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Mainstream, Vol XLVI, No 15

Indo-US Nuclear Deal: Federalise Foreign Policy

Saturday 29 March 2008, by S K Jain


The Indo-US nuclear deal has generated enough heat to cloud the stability of the Congress-led UPA Government. Without going into the argument over whether the nuclear deal is in or against our national interest, it has raised an important issue of federalisation of the foreign policy and treaty making power of the Central Government.

The Constitution of India gives the Central Government in New Delhi virtually exclusive jurisdiction over issues of foreign and defence policy. In practice too the Central Government has exercised strong control over India’s external relations since the Constitution come into force in 1950. The constituent units (States) have, with some notable exceptions, played little role in the formulation or implementation of the country’s foreign relations. This centralised control has begun to, however, weaken over the past decades or so mainly due to the coalition governments at the Centre. This gradual loosening of the centralised control on foreign policy, de facto if not de jure, makes a case for the federalisation of our foreign policy.

The Indo-US nuclear deal has provided the space for a debate as to what should be the role of federating units in the making and implementing of foreign policy. Not long ago the prevailing view was that while a federation is a reflection of a country’s unity in diversity, a federal state is no less entitled than a unitary one to speak with one voice in the international sphere and pursue a unified foreign policy. However, this view is increasingly being challenged and a contrary view is emerging that the foreign policy of a federal country ought to reflect its internal diversity meaning thereby that the federating units should also have a role to play in the foreign policy sphere.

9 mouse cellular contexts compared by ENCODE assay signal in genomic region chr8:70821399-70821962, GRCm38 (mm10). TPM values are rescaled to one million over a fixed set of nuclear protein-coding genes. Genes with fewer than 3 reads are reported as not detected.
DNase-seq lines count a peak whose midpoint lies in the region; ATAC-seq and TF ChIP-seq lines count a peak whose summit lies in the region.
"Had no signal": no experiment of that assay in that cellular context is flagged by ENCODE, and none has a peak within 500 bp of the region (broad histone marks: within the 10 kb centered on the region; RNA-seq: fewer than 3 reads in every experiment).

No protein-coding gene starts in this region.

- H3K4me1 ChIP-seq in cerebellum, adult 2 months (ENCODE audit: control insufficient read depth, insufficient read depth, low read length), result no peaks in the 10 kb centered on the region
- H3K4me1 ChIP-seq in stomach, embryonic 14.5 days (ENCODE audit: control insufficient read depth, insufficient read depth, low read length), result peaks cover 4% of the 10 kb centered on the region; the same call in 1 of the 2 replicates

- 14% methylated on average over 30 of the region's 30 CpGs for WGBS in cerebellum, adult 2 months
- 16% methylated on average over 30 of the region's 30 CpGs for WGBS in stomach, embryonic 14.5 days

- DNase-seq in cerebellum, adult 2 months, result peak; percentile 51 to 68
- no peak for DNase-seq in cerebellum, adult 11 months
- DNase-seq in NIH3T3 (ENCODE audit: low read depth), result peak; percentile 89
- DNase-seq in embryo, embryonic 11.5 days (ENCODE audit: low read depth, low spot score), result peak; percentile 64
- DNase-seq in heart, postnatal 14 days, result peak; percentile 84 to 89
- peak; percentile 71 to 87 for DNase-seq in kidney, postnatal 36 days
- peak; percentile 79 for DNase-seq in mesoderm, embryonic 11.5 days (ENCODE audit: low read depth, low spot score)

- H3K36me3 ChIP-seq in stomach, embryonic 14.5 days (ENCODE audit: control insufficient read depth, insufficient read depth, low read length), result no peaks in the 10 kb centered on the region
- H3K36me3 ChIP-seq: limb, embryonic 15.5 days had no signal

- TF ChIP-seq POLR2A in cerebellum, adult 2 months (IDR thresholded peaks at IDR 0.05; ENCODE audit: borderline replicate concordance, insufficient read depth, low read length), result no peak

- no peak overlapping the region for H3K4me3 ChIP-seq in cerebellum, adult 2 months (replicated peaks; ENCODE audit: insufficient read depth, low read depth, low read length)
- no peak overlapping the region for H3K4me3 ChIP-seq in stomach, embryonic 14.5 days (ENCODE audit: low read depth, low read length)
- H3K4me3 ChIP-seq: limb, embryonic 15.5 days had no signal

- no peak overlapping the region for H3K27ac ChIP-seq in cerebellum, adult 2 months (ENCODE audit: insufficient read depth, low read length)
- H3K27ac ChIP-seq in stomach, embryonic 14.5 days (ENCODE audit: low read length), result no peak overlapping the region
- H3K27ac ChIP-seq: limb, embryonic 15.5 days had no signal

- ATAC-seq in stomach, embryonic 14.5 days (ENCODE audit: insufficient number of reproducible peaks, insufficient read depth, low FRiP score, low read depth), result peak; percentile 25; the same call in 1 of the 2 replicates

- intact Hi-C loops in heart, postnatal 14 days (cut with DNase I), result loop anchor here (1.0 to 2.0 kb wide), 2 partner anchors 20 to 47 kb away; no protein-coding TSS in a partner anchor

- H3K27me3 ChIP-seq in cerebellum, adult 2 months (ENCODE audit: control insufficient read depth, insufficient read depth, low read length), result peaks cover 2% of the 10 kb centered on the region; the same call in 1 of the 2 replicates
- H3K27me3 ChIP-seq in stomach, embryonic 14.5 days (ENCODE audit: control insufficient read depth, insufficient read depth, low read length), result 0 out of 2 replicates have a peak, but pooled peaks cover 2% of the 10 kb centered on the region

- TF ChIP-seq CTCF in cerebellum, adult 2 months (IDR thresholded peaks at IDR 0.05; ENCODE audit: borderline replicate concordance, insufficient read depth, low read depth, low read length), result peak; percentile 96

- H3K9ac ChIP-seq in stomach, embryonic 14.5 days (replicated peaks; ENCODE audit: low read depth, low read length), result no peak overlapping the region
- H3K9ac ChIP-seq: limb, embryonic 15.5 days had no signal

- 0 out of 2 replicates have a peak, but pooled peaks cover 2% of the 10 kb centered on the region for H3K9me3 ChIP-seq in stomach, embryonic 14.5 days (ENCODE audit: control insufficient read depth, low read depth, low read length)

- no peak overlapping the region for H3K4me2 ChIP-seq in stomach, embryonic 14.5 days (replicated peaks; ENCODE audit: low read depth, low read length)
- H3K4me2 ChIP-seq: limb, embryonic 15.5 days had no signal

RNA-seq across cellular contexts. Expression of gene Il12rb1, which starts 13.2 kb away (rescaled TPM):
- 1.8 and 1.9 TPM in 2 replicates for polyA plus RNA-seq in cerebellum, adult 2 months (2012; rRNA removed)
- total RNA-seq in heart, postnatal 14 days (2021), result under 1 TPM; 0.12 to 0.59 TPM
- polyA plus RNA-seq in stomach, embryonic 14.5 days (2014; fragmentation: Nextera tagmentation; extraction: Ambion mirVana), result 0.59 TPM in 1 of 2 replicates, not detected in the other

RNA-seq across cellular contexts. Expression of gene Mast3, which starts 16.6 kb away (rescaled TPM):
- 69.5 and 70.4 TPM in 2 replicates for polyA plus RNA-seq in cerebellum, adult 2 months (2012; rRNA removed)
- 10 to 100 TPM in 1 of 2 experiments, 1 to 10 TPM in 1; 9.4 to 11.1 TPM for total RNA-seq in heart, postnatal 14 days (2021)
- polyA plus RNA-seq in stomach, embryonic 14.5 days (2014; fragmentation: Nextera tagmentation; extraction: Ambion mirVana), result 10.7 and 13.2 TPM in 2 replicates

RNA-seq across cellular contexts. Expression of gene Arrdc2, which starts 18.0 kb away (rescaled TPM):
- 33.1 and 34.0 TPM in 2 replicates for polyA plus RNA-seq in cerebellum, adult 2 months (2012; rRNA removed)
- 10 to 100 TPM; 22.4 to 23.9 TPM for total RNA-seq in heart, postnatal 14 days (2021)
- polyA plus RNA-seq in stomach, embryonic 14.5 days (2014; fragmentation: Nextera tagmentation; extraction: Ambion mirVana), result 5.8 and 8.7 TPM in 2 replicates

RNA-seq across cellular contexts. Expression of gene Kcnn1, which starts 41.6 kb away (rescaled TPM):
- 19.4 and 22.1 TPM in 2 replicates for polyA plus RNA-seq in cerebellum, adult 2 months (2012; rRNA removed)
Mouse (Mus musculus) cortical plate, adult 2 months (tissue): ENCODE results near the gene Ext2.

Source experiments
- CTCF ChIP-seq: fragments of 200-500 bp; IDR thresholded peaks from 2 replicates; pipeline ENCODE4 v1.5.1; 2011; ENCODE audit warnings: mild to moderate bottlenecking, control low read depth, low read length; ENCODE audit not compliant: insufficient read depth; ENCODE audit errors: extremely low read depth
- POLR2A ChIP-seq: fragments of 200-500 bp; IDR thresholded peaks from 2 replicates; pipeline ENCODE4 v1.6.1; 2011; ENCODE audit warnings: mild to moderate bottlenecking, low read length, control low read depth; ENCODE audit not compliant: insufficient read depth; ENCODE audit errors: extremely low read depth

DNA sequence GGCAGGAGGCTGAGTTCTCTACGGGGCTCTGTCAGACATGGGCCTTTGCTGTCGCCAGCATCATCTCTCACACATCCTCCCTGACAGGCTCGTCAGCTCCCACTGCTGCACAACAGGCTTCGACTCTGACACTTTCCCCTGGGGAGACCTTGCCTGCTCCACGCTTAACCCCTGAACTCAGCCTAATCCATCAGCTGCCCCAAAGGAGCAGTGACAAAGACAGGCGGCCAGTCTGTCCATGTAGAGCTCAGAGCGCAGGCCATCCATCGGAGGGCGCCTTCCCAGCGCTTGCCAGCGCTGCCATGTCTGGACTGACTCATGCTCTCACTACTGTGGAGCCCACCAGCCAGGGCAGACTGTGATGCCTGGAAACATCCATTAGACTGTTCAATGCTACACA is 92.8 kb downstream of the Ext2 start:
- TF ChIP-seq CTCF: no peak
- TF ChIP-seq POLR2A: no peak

It is a fact that rapid globalisation and liberalisation have led the Central Government to sign several international treaties with little or no consultation with the States. Conflicts arise when the interests of the Centre differ from those of the States having political parties in governments different from those at the Centre. Though the treaty making power lies with the Centre, it should consult the States before signing agreements, commercial/non-commercial, particularly that affect State jurisdiction under the Constitution. Moreover, the process of consultation needs to be institutionalised in the federal polity of India.

It is suggested here that the UPA Government, led by Dr Manmohan Singh, should convene a meeting of the Inter-State Council and take its opinion on the controversial Indo-US nuclear deal. Once the Union Government gets the nod of the ISC, it will be easier to convince those who are opposing the deal since the deal has the support of a majority of the federating units. This may not only strengthen the hand of Central Government but also affirm faith in the federal polity of India.

One has to accept the fact that the Indian polity is more federated today than it was during the dominance of the one-party system. Not only have some of the State governments protested against the Union executive’s unilateralism in signing some international treaties and conventions, but they have also approached the Supreme Court of India to adjudicate in such matters. The politics of current federalism offers little hope that it is going to change in favour of a centralised federalism of the earlier years and demands that the interests of the State governments and different political parties be accommodated within a broad consultation framework in formulating and implementing the foreign policy and international treaties of the country for better results.

The author is a Reader in Political Science, Bhagat Singh College, University of Delhi. He can be contacted at e-mail:

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